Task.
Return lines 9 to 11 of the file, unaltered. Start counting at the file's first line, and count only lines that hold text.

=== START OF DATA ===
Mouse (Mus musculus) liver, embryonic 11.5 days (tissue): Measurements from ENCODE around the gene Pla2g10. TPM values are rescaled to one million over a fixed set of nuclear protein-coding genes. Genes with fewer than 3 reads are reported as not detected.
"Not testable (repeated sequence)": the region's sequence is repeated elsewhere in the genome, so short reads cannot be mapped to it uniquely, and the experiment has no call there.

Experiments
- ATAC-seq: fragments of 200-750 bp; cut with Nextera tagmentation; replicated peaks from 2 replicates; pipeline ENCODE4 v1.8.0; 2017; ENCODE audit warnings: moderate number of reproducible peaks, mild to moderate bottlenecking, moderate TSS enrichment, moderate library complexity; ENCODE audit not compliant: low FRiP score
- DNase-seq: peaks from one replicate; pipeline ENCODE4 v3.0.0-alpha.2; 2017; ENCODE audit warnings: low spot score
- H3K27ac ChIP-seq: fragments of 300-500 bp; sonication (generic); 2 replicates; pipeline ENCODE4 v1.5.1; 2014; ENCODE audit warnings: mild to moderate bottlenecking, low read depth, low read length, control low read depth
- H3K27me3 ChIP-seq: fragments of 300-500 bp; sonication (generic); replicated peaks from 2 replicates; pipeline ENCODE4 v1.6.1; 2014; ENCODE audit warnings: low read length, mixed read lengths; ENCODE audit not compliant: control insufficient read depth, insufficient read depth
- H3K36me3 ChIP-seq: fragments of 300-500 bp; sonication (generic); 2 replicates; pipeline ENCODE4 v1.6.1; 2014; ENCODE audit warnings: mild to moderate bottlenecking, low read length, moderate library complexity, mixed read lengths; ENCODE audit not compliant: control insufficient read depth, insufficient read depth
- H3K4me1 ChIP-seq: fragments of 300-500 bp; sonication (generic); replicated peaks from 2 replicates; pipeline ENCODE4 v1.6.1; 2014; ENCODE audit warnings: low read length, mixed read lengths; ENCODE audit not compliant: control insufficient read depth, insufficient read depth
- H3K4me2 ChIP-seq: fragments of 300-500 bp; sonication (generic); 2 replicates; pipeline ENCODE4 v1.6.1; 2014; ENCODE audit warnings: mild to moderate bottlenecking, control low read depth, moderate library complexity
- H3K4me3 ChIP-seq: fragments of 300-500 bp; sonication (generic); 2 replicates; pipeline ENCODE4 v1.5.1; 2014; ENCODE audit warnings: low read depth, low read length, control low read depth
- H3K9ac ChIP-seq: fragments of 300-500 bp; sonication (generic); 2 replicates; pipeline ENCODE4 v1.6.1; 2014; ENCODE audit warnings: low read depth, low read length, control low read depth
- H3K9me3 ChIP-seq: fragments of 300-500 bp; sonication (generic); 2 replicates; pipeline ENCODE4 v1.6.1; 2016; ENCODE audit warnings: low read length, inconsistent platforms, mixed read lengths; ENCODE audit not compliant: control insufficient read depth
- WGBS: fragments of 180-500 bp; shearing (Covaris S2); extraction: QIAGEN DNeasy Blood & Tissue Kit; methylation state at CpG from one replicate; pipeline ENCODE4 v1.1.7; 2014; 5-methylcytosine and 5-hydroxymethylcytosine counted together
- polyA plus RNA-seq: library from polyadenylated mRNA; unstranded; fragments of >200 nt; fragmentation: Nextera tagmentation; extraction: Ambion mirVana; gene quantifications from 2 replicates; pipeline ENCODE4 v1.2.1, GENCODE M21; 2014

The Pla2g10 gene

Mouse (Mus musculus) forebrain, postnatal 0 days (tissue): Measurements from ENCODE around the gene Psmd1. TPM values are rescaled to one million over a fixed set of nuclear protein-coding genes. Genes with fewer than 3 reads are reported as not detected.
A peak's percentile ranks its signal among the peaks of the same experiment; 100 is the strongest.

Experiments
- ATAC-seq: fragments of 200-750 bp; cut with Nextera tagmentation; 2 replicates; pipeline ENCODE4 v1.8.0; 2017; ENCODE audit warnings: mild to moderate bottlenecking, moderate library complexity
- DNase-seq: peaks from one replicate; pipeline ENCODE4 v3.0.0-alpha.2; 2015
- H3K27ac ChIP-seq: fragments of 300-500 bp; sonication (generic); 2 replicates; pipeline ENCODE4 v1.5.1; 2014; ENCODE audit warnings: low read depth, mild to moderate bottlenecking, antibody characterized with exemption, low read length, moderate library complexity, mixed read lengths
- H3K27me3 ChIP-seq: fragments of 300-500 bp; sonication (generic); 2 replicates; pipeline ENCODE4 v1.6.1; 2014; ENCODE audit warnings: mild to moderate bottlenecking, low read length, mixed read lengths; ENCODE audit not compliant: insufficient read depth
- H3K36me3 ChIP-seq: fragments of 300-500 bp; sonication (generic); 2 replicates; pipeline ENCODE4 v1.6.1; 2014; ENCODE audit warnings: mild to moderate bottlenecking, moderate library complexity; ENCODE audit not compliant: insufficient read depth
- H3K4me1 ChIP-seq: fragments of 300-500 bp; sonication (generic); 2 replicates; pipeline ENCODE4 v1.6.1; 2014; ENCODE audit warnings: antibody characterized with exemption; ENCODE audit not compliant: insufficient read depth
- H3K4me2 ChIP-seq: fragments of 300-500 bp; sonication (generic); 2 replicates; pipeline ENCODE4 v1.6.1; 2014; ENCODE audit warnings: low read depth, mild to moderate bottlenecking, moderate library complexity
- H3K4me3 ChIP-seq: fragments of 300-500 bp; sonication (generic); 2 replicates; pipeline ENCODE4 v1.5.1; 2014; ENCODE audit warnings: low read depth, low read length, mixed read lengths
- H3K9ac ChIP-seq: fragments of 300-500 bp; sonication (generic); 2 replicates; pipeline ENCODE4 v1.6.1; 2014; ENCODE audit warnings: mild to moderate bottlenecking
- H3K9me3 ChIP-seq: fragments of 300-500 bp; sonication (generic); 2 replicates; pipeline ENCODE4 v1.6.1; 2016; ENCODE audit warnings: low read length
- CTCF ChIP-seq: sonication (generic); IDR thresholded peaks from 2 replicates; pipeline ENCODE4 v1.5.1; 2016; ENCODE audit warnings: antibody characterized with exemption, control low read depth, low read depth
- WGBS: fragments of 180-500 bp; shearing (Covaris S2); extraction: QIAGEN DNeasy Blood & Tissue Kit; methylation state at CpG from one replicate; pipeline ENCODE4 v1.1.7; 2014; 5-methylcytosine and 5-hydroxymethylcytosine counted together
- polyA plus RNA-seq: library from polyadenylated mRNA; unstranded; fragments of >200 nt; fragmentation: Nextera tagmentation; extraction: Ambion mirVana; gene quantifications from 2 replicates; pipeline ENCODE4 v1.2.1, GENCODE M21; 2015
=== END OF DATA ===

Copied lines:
- H3K4me1 ChIP-seq: fragments of 300-500 bp; sonication (generic); replicated peaks from 2 replicates; pipeline ENCODE4 v1.6.1; 2014; ENCODE audit warnings: low read length, mixed read lengths; ENCODE audit not compliant: control insufficient read depth, insufficient read depth
- H3K4me2 ChIP-seq: fragments of 300-500 bp; sonication (generic); 2 replicates; pipeline ENCODE4 v1.6.1; 2014; ENCODE audit warnings: mild to moderate bottlenecking, control low read depth, moderate library complexity
- H3K4me3 ChIP-seq: fragments of 300-500 bp; sonication (generic); 2 replicates; pipeline ENCODE4 v1.5.1; 2014; ENCODE audit warnings: low read depth, low read length, control low read depth